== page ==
Concerning Restless Children

<< back

By: Bertram von Zabern, M.D.

excerpted with kind permission from the Newsletter of the Association for Healing Education

Teaching often means dealing with restless children. At least one child in every class takes up enormous energy by constant dis­traction, irritability and chaotic motion. News articles remind us that attention deficit-hyperactivity disorder (ADHD) has become America's number one childhood psychiatric disorder. At least 1.3 million school children in the US take the psychostimulant Ritalin regu­larly. Such popularity is astounding considering the list of adverse side-ef­fects including growth retardation, motor tics or Tourette's Syndrome and drug dependence. The manufacturer states that "...sufficient data on safety and efficacy of long-term use of Ritalin in children is not yet available." 1 In fact decades of research show no proof of long-term efficacy of this drug.

Where Should We Start
One way of understanding child­hood was taught by Rudolf Steiner who outlined three streams of influ­ence: The spiritual entelechy of the child, the bodily heritage of the par­ents which must be individualized, and the influences of the environment. Steiner left no doubt about the respon­sibility parents and educators have to provide an environment which will shape and nurture the helpless trust­ing child from birth on. "Whatever happens in the physical environment (during the first seven years) the child will imitate and, by imitation, the physical organs are poured into their permanent shape. 2 "Environment" means all physical, esthetic and ethi­cal impressions a child receives; most powerfully the impressions of joy and love. "Such love, which permeates the physical environment, truly hatches the forms of the physical organs." 2 A lack of loving warmth during this forma­tive period can cause lasting damage, giving rise to serious restlessness, to which boys, especially the first-born, are more prone than girls. Although this condition may be obvious by age three, it is mostly diagnosed in the first years of school, when a comprehen­sive therapeutic approach becomes necessary, as facilitated through a school care group.

If "nest warmth" was missing in the family, parents appreciate learning how to create the right atmosphere of daily rhythms, choice of clothing and proper biodynamic/organic nutrition with a minimum of meat and eggs.

Constitutional remedial treatment for restlessness mainly aims at restoring the harmony of function of kidneys and digestive tract. Even without symp­toms of manifest illness, the soul-life of restless children is not well inte­grated into these functions when, for instance, emotional tension and lack of impulse control combine with bed wetting or chaotic eating habits, illus­trating an uncomfortable connection with the lower body. For such children

I like to recommend Chamomilla Cupro culta 2X (Weleda) 10-15 drops twice daily in water for three months or longer.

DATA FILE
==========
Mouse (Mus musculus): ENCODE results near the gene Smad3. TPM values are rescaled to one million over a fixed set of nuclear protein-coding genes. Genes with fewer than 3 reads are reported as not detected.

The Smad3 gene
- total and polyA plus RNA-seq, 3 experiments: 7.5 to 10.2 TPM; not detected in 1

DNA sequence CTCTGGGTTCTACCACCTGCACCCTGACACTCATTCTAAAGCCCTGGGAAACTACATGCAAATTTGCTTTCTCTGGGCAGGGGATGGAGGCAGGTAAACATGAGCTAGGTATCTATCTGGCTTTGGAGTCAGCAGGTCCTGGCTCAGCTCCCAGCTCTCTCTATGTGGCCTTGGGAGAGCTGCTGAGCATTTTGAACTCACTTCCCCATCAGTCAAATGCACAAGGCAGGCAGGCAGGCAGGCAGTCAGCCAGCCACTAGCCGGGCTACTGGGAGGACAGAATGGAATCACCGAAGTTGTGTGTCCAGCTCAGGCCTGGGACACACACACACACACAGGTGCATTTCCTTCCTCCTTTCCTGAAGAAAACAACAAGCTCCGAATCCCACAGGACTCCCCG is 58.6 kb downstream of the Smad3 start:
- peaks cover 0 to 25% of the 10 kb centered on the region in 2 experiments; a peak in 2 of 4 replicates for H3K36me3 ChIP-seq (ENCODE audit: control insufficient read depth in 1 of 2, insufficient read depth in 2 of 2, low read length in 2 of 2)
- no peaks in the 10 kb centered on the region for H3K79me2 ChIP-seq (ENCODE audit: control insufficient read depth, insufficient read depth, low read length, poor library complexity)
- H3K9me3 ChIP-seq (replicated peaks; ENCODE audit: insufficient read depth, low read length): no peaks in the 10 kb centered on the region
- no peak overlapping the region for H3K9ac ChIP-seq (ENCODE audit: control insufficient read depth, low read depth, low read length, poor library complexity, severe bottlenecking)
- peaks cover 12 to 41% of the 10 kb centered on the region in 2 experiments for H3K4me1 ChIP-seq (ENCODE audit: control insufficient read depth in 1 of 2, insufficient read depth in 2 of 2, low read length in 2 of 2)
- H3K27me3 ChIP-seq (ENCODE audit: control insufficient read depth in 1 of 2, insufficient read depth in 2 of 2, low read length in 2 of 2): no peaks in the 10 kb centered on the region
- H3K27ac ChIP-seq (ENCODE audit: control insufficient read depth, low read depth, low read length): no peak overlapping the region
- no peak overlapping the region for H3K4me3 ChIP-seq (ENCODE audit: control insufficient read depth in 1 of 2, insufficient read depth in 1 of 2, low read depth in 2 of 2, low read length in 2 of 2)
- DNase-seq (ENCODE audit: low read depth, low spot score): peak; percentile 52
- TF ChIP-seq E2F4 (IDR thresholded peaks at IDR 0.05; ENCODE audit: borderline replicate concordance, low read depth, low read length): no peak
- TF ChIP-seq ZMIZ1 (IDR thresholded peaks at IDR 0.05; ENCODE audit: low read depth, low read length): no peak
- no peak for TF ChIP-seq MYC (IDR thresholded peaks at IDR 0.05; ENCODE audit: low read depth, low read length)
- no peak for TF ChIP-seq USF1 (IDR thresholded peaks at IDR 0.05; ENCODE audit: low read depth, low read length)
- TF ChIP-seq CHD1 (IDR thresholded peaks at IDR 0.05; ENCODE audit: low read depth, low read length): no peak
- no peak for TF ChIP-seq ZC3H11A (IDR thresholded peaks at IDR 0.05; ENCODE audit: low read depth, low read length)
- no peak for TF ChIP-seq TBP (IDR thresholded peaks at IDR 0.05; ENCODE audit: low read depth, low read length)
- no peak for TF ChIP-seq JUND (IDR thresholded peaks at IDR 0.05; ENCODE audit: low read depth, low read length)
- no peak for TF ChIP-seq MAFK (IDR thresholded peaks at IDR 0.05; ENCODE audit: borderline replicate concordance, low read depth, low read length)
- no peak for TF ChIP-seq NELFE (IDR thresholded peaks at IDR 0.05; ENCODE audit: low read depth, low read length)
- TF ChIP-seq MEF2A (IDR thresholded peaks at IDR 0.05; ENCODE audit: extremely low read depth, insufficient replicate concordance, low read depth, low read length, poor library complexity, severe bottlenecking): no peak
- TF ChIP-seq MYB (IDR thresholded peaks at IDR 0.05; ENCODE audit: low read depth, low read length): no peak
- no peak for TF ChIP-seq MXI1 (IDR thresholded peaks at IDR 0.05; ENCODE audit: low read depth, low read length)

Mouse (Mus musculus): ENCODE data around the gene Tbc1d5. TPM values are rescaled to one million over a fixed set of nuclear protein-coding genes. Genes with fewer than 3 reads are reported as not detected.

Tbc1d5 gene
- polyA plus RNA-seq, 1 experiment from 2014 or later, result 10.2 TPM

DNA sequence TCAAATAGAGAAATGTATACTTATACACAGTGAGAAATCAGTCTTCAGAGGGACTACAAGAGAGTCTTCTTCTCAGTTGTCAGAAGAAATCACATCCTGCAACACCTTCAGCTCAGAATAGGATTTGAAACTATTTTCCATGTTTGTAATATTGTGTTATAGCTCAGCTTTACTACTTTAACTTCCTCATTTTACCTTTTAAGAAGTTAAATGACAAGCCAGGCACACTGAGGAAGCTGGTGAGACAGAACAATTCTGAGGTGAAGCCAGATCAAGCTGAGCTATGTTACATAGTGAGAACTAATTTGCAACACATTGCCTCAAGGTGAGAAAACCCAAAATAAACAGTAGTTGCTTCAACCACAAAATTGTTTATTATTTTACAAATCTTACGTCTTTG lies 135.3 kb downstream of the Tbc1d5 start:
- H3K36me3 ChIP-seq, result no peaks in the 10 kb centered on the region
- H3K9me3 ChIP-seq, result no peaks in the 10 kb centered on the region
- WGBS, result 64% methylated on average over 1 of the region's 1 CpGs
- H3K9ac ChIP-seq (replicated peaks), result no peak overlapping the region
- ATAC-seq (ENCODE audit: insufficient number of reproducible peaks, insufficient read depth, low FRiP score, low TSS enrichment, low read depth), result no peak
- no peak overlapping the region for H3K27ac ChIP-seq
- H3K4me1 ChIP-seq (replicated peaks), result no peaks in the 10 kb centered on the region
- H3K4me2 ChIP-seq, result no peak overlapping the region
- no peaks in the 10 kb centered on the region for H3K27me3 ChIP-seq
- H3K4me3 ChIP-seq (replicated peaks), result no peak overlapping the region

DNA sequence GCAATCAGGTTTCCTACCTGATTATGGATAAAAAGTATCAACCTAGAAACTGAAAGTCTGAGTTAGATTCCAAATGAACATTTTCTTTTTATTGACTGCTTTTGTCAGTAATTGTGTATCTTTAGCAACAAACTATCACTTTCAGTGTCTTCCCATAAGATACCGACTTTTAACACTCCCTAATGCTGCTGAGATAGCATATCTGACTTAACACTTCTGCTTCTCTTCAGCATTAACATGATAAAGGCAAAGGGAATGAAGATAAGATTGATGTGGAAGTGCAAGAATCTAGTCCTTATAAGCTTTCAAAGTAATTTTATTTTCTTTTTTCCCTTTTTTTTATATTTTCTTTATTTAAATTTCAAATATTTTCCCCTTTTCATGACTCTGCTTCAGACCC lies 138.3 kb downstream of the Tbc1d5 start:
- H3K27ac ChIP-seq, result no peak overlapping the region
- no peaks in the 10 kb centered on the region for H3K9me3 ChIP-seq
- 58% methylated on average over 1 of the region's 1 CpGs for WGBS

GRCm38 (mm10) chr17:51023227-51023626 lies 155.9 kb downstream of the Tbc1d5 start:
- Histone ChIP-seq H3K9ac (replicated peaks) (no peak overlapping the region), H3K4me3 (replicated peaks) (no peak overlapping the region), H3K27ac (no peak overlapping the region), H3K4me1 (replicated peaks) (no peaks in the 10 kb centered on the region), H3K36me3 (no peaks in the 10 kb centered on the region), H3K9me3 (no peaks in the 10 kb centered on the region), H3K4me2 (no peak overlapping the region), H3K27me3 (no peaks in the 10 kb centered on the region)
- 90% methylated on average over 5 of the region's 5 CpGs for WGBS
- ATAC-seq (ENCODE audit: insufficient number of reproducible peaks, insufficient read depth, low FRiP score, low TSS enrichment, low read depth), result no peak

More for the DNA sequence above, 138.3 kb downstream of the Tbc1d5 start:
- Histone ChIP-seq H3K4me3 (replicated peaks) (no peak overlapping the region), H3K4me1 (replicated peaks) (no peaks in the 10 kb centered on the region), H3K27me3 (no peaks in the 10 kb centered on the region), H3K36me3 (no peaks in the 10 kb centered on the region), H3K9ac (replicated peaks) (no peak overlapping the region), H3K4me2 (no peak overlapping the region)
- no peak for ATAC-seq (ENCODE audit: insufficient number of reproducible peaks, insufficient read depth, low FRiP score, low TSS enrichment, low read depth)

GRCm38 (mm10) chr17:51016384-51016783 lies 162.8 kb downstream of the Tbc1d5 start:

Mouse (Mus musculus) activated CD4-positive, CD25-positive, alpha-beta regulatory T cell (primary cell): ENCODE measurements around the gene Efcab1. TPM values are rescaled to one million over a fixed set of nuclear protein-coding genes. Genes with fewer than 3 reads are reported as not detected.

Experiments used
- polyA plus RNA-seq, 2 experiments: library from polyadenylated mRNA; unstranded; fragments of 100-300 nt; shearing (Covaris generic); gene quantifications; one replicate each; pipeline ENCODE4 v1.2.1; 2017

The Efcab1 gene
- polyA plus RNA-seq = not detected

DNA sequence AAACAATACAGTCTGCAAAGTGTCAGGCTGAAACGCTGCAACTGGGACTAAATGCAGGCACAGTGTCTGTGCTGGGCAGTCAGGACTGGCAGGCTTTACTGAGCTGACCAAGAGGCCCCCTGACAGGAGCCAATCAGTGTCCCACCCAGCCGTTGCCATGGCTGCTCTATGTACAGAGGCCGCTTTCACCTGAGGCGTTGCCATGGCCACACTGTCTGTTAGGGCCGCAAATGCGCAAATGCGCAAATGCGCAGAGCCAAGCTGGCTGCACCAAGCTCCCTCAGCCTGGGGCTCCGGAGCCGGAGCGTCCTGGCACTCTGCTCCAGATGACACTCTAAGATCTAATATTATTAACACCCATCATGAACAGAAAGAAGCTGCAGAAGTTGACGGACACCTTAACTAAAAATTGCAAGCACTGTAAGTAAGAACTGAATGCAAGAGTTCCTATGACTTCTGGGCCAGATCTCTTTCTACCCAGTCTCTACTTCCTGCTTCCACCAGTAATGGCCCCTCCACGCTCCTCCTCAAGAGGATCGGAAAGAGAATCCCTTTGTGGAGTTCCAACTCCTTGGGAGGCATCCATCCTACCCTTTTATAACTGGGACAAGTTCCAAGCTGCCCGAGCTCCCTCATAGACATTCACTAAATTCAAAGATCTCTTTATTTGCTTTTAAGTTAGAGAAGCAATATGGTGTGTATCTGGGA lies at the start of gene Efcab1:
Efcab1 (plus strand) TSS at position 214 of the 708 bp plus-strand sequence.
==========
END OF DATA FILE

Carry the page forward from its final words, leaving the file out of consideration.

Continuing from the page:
The above medication is supported by rubbing Cuprum praep.0.4% (Weleda) in a circle (5-10 times) over each kidney twice a week (the down­ward motion always closest to the spine). The rubbing is done with a pea-size amount of ointment, slowly, with the palm rather than the fingers. Instead of two circles, the rubbing can be in a figure-eight motion. On the others days a parent can do a whole back rub with Blackthorn Body Oil (Wala). Besides its remedial effects, the prescribed back rub allows parent and child to restore physi­cal closeness and warmth in their rela­tionship. The parent should be in­structed by a therapist how to perform these rubs. This is just one example of a constitutional therapy that can be in­dividually expanded. Organic causes of restlessness can vary, and therapies would have to vary as well.

Other therapy can come from the realms of color, form drawing, music, speech, eurythmy, drama, and other ar­tistic expression. It begins where the child is at—with movement, excitement and activity; then it will lead to the contemplative side. It must capture the imagination in joyful ways, bringing content to the empty movement energy.

In remedial work 3 we pursue long-range goals. The question is, what kind of person will we have by age twenty? Our priority is helping the child rebuild a shattered constitution and inner rhythm, and restoring a sense of heart­felt warmth and trust. These are chil­dren with a poor tolerance for the rest­lessness of our civilization. They be­come our teachers when they demand that we change ourselves, accompany­ing them along the road to inner peace.

Dr. von Zabern and his family moved to the US from Germany in 1969. He is a consultant to Waldorf schools with a special interest in children with learning difficulties. He practices as an anthroposophically ori­ented family physician and psychiatrist in Wilton, New Hampshire.


1) Physician's Desk Reference, 1996 (Medical Economics)

2) R.Steiner. Education of the Child, Anthroposophic Press

3) See Association For A Healing Education Newsletter, December 1995,

Suggested Reading:

Anthroposophically-Extended Health Care Literature, compiled by B. von Zabern, Mercury Press.

<< back

Dynamic Content Management by ContentTrakker